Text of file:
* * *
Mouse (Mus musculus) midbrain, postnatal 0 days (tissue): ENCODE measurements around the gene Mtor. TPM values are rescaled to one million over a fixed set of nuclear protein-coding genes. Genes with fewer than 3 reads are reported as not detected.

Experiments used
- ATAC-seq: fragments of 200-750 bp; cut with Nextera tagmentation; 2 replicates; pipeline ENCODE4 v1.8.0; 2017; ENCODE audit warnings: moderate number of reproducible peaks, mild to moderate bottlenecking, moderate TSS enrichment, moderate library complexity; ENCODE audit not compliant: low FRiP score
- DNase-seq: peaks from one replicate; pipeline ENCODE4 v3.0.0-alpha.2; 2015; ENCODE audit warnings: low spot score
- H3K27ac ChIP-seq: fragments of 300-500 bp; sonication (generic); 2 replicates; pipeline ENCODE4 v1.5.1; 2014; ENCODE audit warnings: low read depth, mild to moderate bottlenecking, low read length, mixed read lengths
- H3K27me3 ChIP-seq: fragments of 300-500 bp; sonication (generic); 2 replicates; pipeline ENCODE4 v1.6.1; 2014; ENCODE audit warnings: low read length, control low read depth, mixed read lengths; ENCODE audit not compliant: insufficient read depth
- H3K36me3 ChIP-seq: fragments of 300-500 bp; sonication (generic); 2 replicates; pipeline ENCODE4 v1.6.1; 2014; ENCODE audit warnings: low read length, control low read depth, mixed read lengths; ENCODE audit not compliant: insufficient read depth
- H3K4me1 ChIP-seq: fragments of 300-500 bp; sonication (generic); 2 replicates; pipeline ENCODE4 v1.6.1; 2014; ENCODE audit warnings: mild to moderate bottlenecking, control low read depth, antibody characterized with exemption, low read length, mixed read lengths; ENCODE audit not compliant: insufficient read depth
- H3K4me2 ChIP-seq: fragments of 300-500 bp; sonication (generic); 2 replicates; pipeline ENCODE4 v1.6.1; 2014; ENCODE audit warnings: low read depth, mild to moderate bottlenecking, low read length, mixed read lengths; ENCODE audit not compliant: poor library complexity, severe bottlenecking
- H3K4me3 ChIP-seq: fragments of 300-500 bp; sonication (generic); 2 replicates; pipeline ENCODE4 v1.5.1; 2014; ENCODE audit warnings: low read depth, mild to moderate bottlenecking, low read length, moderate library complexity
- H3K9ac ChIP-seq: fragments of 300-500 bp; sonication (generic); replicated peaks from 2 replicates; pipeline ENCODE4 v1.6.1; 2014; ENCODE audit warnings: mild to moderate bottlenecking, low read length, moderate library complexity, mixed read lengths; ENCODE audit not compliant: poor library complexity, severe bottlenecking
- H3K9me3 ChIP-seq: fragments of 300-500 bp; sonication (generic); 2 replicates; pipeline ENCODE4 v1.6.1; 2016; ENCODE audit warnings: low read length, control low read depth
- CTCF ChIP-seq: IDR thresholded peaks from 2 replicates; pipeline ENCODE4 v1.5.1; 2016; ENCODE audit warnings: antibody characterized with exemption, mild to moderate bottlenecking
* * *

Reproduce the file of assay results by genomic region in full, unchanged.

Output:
Mouse (Mus musculus) midbrain, postnatal 0 days (tissue): ENCODE measurements around the gene Mtor. TPM values are rescaled to one million over a fixed set of nuclear protein-coding genes. Genes with fewer than 3 reads are reported as not detected.

Experiments used
- ATAC-seq: fragments of 200-750 bp; cut with Nextera tagmentation; 2 replicates; pipeline ENCODE4 v1.8.0; 2017; ENCODE audit warnings: moderate number of reproducible peaks, mild to moderate bottlenecking, moderate TSS enrichment, moderate library complexity; ENCODE audit not compliant: low FRiP score
- DNase-seq: peaks from one replicate; pipeline ENCODE4 v3.0.0-alpha.2; 2015; ENCODE audit warnings: low spot score
- H3K27ac ChIP-seq: fragments of 300-500 bp; sonication (generic); 2 replicates; pipeline ENCODE4 v1.5.1; 2014; ENCODE audit warnings: low read depth, mild to moderate bottlenecking, low read length, mixed read lengths
- H3K27me3 ChIP-seq: fragments of 300-500 bp; sonication (generic); 2 replicates; pipeline ENCODE4 v1.6.1; 2014; ENCODE audit warnings: low read length, control low read depth, mixed read lengths; ENCODE audit not compliant: insufficient read depth
- H3K36me3 ChIP-seq: fragments of 300-500 bp; sonication (generic); 2 replicates; pipeline ENCODE4 v1.6.1; 2014; ENCODE audit warnings: low read length, control low read depth, mixed read lengths; ENCODE audit not compliant: insufficient read depth
- H3K4me1 ChIP-seq: fragments of 300-500 bp; sonication (generic); 2 replicates; pipeline ENCODE4 v1.6.1; 2014; ENCODE audit warnings: mild to moderate bottlenecking, control low read depth, antibody characterized with exemption, low read length, mixed read lengths; ENCODE audit not compliant: insufficient read depth
- H3K4me2 ChIP-seq: fragments of 300-500 bp; sonication (generic); 2 replicates; pipeline ENCODE4 v1.6.1; 2014; ENCODE audit warnings: low read depth, mild to moderate bottlenecking, low read length, mixed read lengths; ENCODE audit not compliant: poor library complexity, severe bottlenecking
- H3K4me3 ChIP-seq: fragments of 300-500 bp; sonication (generic); 2 replicates; pipeline ENCODE4 v1.5.1; 2014; ENCODE audit warnings: low read depth, mild to moderate bottlenecking, low read length, moderate library complexity
- H3K9ac ChIP-seq: fragments of 300-500 bp; sonication (generic); replicated peaks from 2 replicates; pipeline ENCODE4 v1.6.1; 2014; ENCODE audit warnings: mild to moderate bottlenecking, low read length, moderate library complexity, mixed read lengths; ENCODE audit not compliant: poor library complexity, severe bottlenecking
- H3K9me3 ChIP-seq: fragments of 300-500 bp; sonication (generic); 2 replicates; pipeline ENCODE4 v1.6.1; 2016; ENCODE audit warnings: low read length, control low read depth
- CTCF ChIP-seq: IDR thresholded peaks from 2 replicates; pipeline ENCODE4 v1.5.1; 2016; ENCODE audit warnings: antibody characterized with exemption, mild to moderate bottlenecking